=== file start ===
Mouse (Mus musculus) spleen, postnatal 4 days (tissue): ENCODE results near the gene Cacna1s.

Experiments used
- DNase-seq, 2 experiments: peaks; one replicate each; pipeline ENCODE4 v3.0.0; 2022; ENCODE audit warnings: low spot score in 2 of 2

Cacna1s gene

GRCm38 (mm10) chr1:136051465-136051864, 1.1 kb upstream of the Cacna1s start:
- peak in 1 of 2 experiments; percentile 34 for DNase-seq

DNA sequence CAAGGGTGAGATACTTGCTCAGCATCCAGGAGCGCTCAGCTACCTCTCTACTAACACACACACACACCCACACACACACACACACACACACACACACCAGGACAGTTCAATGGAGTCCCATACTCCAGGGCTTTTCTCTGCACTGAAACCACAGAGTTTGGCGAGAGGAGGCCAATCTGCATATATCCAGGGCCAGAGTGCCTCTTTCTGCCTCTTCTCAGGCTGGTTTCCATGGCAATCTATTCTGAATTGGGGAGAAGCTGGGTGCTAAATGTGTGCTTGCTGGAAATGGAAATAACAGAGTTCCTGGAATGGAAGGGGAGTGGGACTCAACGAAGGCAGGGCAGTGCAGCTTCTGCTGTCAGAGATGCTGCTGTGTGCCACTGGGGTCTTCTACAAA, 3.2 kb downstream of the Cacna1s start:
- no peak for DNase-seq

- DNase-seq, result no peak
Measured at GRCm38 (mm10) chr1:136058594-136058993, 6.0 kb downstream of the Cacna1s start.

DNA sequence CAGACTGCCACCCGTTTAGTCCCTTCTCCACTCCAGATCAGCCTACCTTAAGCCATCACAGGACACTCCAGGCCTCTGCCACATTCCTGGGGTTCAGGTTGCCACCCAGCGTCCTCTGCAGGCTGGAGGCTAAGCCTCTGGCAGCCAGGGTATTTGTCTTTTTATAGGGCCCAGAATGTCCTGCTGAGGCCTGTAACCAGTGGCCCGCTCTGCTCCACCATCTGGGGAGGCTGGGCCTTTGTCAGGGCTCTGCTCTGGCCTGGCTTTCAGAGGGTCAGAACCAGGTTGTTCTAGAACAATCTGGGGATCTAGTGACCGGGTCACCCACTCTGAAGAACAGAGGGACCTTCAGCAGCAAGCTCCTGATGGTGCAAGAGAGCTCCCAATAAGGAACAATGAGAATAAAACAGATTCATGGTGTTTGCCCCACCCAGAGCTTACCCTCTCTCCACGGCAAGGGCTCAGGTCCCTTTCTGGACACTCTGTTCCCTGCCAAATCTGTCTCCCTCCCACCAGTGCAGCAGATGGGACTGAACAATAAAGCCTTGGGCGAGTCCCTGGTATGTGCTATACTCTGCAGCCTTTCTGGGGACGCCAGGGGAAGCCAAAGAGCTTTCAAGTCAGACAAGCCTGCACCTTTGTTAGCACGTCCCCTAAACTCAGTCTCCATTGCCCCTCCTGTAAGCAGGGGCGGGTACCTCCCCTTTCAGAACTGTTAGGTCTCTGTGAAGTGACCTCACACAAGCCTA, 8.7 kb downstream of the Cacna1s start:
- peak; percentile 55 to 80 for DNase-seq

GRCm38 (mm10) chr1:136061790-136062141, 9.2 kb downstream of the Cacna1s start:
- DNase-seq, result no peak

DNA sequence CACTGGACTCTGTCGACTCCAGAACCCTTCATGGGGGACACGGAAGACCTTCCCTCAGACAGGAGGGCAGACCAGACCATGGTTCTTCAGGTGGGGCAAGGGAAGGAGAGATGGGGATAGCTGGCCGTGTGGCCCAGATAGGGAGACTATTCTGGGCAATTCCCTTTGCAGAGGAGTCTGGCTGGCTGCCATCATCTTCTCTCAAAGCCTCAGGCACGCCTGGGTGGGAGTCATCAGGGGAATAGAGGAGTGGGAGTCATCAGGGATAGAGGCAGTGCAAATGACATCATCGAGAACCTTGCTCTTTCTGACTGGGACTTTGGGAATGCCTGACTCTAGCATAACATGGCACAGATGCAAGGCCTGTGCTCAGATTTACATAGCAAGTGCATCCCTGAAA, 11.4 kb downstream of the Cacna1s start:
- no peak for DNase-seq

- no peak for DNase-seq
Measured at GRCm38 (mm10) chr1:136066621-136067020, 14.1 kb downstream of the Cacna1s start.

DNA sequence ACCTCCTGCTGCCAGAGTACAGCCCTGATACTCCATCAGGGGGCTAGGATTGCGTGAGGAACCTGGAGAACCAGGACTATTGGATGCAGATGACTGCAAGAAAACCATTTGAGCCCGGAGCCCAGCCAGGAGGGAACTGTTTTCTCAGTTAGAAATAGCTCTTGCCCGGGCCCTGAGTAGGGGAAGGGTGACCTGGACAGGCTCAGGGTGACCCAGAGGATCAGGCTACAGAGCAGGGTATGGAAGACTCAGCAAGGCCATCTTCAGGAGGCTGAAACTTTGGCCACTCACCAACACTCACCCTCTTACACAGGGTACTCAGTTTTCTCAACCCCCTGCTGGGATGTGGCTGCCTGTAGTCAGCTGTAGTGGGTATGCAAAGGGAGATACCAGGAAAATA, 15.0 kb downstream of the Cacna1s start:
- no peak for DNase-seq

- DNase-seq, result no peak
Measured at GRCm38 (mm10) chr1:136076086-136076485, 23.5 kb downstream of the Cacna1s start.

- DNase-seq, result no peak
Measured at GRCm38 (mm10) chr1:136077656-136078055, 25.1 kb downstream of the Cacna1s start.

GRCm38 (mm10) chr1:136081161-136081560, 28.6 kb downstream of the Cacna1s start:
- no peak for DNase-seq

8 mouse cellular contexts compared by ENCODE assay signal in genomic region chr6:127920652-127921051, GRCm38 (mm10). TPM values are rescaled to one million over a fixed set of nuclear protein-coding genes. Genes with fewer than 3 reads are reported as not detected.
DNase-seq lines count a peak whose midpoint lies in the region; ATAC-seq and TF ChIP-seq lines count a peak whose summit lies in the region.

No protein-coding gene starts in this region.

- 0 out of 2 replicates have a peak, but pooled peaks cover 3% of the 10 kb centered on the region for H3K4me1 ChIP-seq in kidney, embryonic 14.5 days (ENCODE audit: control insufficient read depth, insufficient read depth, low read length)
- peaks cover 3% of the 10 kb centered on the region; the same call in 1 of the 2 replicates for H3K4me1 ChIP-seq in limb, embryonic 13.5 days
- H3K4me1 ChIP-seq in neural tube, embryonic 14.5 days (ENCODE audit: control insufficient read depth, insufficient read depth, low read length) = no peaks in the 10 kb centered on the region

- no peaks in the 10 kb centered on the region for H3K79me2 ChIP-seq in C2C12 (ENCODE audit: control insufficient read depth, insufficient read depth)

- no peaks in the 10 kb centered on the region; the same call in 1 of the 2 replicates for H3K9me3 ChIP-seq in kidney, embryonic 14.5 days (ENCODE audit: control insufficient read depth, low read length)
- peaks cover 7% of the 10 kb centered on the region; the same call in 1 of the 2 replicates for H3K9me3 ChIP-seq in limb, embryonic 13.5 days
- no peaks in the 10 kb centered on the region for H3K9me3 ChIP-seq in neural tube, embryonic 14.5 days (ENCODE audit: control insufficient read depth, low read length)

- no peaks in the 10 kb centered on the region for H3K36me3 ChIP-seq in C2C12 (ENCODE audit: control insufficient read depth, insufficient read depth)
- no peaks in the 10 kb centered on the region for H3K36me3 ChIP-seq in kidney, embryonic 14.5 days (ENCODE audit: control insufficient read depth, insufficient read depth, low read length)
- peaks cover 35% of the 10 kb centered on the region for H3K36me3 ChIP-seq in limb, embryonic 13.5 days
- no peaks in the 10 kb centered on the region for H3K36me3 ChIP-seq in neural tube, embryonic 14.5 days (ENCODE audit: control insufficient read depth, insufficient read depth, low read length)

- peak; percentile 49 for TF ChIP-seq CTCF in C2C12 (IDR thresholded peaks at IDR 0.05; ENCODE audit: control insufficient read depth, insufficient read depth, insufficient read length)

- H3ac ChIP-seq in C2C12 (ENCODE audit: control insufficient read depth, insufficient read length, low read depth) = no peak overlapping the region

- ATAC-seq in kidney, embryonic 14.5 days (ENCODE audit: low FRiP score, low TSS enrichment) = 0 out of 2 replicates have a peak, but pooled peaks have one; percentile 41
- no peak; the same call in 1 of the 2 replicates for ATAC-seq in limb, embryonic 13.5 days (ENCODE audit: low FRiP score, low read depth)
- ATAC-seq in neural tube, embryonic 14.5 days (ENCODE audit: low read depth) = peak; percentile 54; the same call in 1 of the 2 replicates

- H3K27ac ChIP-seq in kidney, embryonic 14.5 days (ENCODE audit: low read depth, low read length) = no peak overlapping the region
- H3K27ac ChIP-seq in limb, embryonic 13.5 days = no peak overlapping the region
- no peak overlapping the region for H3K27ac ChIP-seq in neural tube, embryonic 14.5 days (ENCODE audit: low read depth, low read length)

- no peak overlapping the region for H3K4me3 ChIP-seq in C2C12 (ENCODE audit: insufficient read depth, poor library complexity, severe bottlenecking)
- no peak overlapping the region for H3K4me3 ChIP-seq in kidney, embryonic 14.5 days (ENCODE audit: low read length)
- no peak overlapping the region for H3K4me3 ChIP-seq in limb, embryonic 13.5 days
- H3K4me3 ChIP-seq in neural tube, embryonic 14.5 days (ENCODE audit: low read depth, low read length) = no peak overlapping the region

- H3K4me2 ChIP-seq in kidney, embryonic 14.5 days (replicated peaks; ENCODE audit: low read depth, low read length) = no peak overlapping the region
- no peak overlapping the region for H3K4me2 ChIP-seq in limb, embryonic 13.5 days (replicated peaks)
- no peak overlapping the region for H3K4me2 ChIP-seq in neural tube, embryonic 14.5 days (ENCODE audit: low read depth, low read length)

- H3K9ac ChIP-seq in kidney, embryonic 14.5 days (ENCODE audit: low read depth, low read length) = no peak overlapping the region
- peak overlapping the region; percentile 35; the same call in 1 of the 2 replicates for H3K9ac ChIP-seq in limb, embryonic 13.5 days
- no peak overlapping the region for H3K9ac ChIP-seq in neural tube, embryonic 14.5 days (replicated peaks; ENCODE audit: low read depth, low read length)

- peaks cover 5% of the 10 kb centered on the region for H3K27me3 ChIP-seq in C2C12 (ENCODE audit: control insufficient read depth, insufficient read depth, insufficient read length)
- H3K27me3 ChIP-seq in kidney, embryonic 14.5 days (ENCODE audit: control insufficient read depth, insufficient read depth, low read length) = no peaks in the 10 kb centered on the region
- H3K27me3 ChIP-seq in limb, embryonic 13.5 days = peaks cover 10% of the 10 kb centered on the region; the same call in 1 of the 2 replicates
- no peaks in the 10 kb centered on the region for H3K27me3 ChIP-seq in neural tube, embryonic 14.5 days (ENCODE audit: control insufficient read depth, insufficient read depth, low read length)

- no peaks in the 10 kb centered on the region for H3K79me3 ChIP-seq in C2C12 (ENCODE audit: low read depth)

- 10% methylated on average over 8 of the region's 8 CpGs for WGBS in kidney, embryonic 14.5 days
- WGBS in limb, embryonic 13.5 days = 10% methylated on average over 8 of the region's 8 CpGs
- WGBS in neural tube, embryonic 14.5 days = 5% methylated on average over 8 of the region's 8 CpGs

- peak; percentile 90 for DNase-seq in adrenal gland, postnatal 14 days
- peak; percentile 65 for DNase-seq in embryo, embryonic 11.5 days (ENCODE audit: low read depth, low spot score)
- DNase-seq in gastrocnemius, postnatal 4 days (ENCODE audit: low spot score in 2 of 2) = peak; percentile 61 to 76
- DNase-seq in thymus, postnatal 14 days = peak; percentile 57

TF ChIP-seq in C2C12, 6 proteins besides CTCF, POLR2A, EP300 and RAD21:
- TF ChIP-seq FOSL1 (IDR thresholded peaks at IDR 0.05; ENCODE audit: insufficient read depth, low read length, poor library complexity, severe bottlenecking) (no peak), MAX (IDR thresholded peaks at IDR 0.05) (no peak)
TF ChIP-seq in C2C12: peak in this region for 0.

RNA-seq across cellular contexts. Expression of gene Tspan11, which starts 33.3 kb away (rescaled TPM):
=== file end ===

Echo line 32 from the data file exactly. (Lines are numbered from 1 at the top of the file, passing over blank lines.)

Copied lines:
- H3K4me1 ChIP-seq in neural tube, embryonic 14.5 days (ENCODE audit: control insufficient read depth, insufficient read depth, low read length) = no peaks in the 10 kb centered on the region